It all started on 15 March 2023, when we found out we were pregnant.
I was tracking my dates and we found out super early, but I couldn’t wait to tell our family as we’d been trying for so long and it had finally happened. I was beyond excited.
About a week later I felt horrendous.
I had lower backache and cramps all round my middle and then to one side but just assumed it was growing pains and thought that I must have had them before in my previous pregnancy.
Then the sickness started, and I was unable to keep anything substantial down without rushing to the toilet. It was to the point that I couldn’t even drink a cup of tea and I LOVE tea. But I’d suffered with such bad morning sickness in my previous pregnancy, so I thought it must be normal and just carried on, but it got worse. Then the bleeding started.
The bleeding started off light and I went to ‘doctor google’ and convinced myself everything was fine and that it was pretty normal to have some sort of spotting in early pregnancy.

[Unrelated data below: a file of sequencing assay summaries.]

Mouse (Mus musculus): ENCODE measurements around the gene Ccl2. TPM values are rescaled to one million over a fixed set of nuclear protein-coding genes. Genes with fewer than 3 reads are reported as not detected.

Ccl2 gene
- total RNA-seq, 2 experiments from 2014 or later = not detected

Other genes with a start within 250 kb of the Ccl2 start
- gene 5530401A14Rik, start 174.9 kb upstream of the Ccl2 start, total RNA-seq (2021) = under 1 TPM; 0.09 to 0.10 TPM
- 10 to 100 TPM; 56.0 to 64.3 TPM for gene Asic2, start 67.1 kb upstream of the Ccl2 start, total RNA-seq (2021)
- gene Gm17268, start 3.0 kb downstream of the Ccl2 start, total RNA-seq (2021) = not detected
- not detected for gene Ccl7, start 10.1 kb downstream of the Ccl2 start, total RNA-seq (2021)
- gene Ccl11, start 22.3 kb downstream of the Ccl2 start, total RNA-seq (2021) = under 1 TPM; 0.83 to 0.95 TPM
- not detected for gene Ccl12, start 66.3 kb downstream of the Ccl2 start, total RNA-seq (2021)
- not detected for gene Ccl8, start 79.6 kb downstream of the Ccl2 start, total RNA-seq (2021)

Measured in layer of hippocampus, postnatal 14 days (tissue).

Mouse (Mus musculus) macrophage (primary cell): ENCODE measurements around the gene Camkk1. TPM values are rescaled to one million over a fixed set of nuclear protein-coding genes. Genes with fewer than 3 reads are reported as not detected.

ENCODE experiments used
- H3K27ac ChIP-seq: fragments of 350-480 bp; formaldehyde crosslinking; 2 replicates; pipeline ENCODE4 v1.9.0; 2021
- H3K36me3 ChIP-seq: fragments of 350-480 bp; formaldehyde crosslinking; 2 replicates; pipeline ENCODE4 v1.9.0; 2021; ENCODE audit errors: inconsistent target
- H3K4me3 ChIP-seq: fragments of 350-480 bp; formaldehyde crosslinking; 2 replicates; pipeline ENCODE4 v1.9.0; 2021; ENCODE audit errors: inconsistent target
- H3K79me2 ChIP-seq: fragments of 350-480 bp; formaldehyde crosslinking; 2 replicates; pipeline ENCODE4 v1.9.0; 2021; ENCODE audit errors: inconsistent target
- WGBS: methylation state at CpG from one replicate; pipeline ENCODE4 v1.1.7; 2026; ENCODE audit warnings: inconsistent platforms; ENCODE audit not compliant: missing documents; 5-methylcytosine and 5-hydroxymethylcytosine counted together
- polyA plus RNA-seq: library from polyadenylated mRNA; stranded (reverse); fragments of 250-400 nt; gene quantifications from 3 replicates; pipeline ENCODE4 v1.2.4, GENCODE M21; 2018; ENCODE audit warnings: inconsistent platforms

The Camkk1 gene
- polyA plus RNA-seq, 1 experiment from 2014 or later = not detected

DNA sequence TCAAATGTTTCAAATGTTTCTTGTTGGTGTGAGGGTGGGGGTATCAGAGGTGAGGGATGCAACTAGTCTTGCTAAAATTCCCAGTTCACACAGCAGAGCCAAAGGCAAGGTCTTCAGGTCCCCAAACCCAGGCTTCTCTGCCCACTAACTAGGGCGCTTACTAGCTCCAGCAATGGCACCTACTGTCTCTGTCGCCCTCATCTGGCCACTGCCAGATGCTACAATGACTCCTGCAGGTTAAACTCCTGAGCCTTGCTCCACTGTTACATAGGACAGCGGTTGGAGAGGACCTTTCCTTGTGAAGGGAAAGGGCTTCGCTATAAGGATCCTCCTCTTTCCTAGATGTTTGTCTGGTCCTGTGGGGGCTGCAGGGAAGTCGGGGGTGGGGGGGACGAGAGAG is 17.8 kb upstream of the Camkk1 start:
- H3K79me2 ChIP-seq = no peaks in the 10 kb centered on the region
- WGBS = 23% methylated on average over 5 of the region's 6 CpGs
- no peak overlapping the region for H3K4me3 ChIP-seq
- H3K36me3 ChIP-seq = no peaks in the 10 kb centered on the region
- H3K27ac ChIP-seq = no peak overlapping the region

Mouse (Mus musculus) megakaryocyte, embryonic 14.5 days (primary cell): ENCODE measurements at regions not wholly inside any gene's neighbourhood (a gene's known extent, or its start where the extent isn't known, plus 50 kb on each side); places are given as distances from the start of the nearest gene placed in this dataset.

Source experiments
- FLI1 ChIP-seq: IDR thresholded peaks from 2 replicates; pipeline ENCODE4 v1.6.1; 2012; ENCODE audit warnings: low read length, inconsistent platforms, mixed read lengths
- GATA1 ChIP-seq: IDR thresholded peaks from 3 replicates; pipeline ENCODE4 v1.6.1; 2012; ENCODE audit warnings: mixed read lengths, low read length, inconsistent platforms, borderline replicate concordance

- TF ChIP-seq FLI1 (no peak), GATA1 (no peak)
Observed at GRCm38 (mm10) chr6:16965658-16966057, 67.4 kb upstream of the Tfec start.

I was so wrong, and the bleeding got worse; so much worse.
It was extremely heavy and almost like a period but so much worse, and I knew deep down something was seriously wrong. An ectopic pregnancy didn’t even cross my mind. I didn’t even know what an ectopic pregnancy was, I’d never heard the term before.
It was a Sunday evening and I called 111 as I didn’t really know what else to do, the lady on the phone was so helpful as I sobbed that I was losing my baby; I just knew it.
I was advised to go to the local urgent care centre and be seen within four hours.
Urgent care was a good 5-6 hour wait but I sat there patiently, I was seen and within five minutes she told me ‘Oh there’s nothing we can do, it’s probably an early miscarriage, just go home, rest up and call your doctors in the morning and ask to be referred to the early pregnancy unit’. I can’t tell you how deflated I felt, I knew deep down it was the end of my pregnancy but there was nothing I could do.
The doctors were fab and by midday on Tuesday I was in the early pregnancy unit being seen by the most caring and compassionate people, who let me sit in a separate waiting room as I couldn’t bear the thought of being sat in a room with happy pregnant people. I was so upset and even the sight of a pushchair made me well up.